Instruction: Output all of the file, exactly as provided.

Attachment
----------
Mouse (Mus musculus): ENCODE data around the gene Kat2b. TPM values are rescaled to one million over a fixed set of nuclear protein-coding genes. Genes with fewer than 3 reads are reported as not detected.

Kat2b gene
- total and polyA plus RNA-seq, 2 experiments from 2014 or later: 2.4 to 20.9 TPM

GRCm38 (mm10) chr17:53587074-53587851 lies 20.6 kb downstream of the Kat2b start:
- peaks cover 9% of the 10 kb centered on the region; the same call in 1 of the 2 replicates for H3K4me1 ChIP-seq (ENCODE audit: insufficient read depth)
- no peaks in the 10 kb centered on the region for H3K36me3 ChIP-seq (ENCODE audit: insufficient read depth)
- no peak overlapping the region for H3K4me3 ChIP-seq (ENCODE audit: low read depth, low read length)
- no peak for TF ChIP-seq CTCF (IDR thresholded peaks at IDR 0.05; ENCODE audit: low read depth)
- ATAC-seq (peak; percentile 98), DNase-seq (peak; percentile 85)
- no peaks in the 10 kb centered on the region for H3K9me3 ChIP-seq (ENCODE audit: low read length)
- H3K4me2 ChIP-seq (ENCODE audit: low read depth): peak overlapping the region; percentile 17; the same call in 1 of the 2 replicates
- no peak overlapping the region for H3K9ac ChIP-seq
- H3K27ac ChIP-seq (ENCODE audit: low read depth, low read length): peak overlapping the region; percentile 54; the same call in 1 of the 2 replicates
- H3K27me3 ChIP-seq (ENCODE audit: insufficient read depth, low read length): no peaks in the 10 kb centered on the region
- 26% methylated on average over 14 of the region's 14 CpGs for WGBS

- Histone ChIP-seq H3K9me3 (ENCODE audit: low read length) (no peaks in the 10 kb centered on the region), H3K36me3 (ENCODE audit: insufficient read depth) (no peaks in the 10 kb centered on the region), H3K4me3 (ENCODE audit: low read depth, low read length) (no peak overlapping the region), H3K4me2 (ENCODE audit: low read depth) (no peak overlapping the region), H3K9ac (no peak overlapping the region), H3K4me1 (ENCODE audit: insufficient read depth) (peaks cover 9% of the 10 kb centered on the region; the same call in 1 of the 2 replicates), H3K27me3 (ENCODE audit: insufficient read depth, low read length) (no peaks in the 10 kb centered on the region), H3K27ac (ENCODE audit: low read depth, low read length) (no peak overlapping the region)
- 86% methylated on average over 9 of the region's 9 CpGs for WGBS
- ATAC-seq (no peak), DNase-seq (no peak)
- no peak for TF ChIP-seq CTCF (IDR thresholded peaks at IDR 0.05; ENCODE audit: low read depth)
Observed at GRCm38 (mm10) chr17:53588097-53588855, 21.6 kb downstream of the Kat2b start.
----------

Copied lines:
Mouse (Mus musculus): ENCODE data around the gene Kat2b. TPM values are rescaled to one million over a fixed set of nuclear protein-coding genes. Genes with fewer than 3 reads are reported as not detected.

Kat2b gene
- total and polyA plus RNA-seq, 2 experiments from 2014 or later: 2.4 to 20.9 TPM

GRCm38 (mm10) chr17:53587074-53587851 lies 20.6 kb downstream of the Kat2b start:
- peaks cover 9% of the 10 kb centered on the region; the same call in 1 of the 2 replicates for H3K4me1 ChIP-seq (ENCODE audit: insufficient read depth)
- no peaks in the 10 kb centered on the region for H3K36me3 ChIP-seq (ENCODE audit: insufficient read depth)
- no peak overlapping the region for H3K4me3 ChIP-seq (ENCODE audit: low read depth, low read length)
- no peak for TF ChIP-seq CTCF (IDR thresholded peaks at IDR 0.05; ENCODE audit: low read depth)
- ATAC-seq (peak; percentile 98), DNase-seq (peak; percentile 85)
- no peaks in the 10 kb centered on the region for H3K9me3 ChIP-seq (ENCODE audit: low read length)
- H3K4me2 ChIP-seq (ENCODE audit: low read depth): peak overlapping the region; percentile 17; the same call in 1 of the 2 replicates
- no peak overlapping the region for H3K9ac ChIP-seq
- H3K27ac ChIP-seq (ENCODE audit: low read depth, low read length): peak overlapping the region; percentile 54; the same call in 1 of the 2 replicates
- H3K27me3 ChIP-seq (ENCODE audit: insufficient read depth, low read length): no peaks in the 10 kb centered on the region
- 26% methylated on average over 14 of the region's 14 CpGs for WGBS

- Histone ChIP-seq H3K9me3 (ENCODE audit: low read length) (no peaks in the 10 kb centered on the region), H3K36me3 (ENCODE audit: insufficient read depth) (no peaks in the 10 kb centered on the region), H3K4me3 (ENCODE audit: low read depth, low read length) (no peak overlapping the region), H3K4me2 (ENCODE audit: low read depth) (no peak overlapping the region), H3K9ac (no peak overlapping the region), H3K4me1 (ENCODE audit: insufficient read depth) (peaks cover 9% of the 10 kb centered on the region; the same call in 1 of the 2 replicates), H3K27me3 (ENCODE audit: insufficient read depth, low read length) (no peaks in the 10 kb centered on the region), H3K27ac (ENCODE audit: low read depth, low read length) (no peak overlapping the region)
- 86% methylated on average over 9 of the region's 9 CpGs for WGBS
- ATAC-seq (no peak), DNase-seq (no peak)
- no peak for TF ChIP-seq CTCF (IDR thresholded peaks at IDR 0.05; ENCODE audit: low read depth)
Observed at GRCm38 (mm10) chr17:53588097-53588855, 21.6 kb downstream of the Kat2b start.